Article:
Space; the final frontier. Or, to put it another way; size matters.
Most, but not all, digital printers are sheet fed. At least our DocuColor is. And the “standard” size sheet we use and quote prices by is either 9×12 or 12×18. We do not stock a “legal” (8.5″x14″) size sheet. Some of the paper we use is not available in cut sheets and in a lot of those instances, we end up with a 11.5″x17.5″ size sheet cut from the 23×35 master sheet. And in at least one instance, we stock a sheet that is 13×19 (this is the largest size that can physically be run through the DocuColor). All of this is real important as you create files for digital printing.
Like traditional printing, digital “presses” need a “gripper” on the page. That is, there’s a portion of the page that simply cannot be imaged. On all size media this is 4mm (.15748031″) for lead and trail edge and .3mm (.11811″) on the edges for 12×18 media and 3.5mm (.13779528″) on the edges for 13×19 media. So, whatever you design, you have to start by subtracting that area from your total image space.
The size of your finished piece is the result of a lot of factors, some of a design nature, some of a more pragmatic origin, e.g. postal regulations, envelope size, etc. Sometimes, these parameters must be compromised to utilize digital printing efficiently. For example, let’s say you want to produce a note card that will fit in an A-6 envelope (4.75 x 6.5). A good size to make this note card might be 4.5×6.25 folded, 6.25×9 flat. However, this would something we could only print 1-up on a 9×12. If it was, say, 4.5×6 folded, 6×9 flat, we might be able to print it 2-up on that same sheet. Just a teeny, tiny quarter of an inch difference and we cut the print run in half. It will be a bit looser in the envelope, but that’s the compromise you have to decide to make.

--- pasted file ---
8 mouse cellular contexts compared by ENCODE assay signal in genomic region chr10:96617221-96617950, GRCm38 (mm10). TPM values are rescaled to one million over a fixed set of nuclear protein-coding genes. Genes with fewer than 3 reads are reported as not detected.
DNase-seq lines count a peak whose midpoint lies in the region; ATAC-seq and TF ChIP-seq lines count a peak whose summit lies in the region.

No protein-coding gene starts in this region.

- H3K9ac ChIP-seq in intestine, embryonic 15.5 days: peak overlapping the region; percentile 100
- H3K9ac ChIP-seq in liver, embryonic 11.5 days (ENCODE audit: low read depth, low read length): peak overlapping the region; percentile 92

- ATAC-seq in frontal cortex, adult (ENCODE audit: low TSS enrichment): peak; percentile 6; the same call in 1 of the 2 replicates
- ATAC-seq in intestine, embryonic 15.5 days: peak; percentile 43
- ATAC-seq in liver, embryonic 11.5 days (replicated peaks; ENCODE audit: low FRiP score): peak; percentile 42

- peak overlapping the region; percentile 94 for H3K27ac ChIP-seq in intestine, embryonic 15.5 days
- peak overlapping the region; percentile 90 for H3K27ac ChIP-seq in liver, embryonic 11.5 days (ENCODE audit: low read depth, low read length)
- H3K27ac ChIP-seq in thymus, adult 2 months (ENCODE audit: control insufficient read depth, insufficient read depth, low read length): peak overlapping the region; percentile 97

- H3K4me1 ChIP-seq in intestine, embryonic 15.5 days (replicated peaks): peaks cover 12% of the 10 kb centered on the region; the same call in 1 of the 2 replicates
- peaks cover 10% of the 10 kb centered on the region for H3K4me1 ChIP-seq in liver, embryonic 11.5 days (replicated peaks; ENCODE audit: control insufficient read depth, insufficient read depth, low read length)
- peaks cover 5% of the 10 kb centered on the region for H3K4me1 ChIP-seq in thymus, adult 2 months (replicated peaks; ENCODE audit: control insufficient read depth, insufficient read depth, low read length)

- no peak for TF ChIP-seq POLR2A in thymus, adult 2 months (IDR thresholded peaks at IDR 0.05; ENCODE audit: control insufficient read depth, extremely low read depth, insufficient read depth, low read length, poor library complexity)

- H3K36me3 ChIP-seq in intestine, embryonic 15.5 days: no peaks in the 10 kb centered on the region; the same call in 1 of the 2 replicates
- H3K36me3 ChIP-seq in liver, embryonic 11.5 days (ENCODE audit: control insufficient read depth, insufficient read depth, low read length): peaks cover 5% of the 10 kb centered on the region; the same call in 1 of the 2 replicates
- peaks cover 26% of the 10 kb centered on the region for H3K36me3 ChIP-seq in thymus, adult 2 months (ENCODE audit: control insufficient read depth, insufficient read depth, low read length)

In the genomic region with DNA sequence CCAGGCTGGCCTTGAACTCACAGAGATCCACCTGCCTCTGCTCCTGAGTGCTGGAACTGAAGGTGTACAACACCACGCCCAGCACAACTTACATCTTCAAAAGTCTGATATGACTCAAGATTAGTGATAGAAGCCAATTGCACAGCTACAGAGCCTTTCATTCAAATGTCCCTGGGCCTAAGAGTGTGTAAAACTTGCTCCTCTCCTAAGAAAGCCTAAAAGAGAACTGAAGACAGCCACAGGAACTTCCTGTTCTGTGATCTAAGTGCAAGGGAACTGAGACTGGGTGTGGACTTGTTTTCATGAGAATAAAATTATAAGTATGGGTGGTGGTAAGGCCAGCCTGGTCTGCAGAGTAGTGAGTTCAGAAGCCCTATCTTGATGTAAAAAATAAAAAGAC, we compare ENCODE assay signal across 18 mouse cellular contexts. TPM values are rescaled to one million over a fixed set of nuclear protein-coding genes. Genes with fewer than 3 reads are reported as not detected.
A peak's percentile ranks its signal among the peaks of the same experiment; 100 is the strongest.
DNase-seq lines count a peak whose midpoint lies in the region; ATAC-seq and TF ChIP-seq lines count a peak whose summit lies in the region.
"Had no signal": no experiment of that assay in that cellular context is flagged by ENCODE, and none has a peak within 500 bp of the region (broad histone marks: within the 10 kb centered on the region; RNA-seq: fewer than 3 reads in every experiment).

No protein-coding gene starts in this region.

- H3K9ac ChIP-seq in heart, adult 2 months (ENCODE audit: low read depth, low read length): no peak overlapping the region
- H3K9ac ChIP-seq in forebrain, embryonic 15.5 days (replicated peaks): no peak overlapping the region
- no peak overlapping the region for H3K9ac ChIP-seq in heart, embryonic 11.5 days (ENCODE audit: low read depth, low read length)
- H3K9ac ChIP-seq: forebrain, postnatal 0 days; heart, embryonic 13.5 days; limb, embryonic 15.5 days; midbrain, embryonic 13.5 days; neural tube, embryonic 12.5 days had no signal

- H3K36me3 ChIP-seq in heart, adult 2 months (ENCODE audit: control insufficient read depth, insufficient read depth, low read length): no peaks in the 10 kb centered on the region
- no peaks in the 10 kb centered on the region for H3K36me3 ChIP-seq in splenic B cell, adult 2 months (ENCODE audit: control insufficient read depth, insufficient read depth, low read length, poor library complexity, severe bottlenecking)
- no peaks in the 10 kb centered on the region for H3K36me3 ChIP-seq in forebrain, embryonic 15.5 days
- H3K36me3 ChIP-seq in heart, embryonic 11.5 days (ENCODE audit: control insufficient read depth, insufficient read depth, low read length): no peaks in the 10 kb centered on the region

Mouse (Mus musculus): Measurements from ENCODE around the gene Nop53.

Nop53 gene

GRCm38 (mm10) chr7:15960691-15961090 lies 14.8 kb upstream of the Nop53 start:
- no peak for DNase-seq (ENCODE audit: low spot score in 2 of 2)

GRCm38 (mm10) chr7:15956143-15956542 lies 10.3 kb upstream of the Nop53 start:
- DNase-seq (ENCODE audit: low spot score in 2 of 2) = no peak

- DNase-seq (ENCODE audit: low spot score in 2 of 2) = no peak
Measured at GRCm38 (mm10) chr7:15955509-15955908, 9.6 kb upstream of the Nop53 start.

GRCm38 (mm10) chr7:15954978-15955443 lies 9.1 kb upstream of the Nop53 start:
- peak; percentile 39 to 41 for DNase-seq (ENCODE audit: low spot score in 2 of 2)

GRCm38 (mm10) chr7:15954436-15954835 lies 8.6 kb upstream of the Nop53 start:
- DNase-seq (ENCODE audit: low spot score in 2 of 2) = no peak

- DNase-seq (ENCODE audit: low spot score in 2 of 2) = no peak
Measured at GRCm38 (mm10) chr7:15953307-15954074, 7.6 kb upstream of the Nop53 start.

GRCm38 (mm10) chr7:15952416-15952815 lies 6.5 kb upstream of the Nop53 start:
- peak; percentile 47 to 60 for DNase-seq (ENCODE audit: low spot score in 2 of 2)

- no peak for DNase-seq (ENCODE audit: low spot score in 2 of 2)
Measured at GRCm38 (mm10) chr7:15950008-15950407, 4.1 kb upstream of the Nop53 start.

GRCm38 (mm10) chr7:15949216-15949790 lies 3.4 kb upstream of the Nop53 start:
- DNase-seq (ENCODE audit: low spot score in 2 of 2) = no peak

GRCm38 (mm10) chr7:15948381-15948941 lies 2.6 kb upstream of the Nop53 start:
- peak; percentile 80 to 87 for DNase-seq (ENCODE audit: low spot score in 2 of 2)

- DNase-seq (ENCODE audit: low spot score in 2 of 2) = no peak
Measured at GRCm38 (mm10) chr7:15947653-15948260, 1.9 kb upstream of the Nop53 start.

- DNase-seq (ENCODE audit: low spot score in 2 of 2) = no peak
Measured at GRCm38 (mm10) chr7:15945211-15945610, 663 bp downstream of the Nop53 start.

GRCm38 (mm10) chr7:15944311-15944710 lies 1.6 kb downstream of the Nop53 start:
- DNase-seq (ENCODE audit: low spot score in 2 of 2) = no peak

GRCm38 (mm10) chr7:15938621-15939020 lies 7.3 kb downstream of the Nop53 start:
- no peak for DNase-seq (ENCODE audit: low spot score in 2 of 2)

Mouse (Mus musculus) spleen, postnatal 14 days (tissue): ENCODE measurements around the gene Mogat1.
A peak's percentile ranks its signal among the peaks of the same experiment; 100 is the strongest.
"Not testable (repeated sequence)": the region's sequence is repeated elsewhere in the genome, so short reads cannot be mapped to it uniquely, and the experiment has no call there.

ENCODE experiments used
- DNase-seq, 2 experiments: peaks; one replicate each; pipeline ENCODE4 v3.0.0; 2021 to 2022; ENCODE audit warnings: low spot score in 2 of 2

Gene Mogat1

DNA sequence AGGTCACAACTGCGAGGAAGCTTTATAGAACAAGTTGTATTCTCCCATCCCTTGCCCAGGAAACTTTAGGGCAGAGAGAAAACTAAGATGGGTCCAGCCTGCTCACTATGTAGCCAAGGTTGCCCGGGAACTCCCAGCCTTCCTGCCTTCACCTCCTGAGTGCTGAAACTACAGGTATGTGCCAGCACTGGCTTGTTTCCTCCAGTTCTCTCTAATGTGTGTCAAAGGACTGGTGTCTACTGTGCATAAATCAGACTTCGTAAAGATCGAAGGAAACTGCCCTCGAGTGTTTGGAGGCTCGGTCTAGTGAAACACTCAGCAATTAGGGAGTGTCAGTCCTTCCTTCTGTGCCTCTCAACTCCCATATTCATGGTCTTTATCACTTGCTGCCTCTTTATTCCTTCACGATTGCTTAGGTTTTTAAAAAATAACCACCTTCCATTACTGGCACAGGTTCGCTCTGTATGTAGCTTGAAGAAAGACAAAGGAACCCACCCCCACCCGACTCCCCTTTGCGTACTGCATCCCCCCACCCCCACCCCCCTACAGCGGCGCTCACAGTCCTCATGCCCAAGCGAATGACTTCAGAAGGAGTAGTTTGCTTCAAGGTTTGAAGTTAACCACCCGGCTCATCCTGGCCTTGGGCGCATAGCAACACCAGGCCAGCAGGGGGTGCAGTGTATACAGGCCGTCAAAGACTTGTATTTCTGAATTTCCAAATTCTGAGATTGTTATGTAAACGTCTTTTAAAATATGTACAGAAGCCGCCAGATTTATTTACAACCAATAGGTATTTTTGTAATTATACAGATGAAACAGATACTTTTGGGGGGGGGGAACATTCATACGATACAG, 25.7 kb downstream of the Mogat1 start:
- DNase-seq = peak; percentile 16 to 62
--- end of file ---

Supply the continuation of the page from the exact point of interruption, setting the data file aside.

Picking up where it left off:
Now, a word about “bleeds.” Whether it’s traditional ink on paper or digital toner-based printing, the world of print is a relatively imprecise place. No matter how you print something, when an image or a background color comes right to the edge of the trimmed sheet, you must leave at least 1/8″ of image BEYOND that trim for successful printing. This is referred to as a “bleed.” It prevents the occurrence of a thin white line on the edge of the finished piece where that particular sheet was printed perhaps little too far to one side (it’s an imperfect world, as I mentioned). It also requires that the piece be printed on an oversized sheet and trimmed.
Bleeds can really complicate the issue. In order to trim a piece that bleeds, we need guides that tell us where the trim should be, “crop marks.” In general we need about 1/2″ of space on each side of a bleed image to accommodate the bleed itself and a crop mark to indicate where the trim should be. So a piece that bleeds needs an extra 1″ in length and width on the page. You need to take all of this into consideration, preferably in the design phase, if you plan on digital printing. We’ll normally try to pry this information out of you when you call us for a quote. I know we sound very nosy, but most of our customers hate surprises, especially when they occur long after the design has been approved, priced out and is under deadline.
Finally, a word about customer-supplied stock. There is a minimum size that can successfully be printed on the DocuColor. This is 5.5″x8.5″. We cannot run anything smaller than that through the device. While we will usually try to run whatever you are interested in printing on (with some exceptions; materials that appear to be capable of melting on our fuser are usually politely declined), it is sometimes impossible to print on the smaller pre-cut papers available at the local arts & crafts store.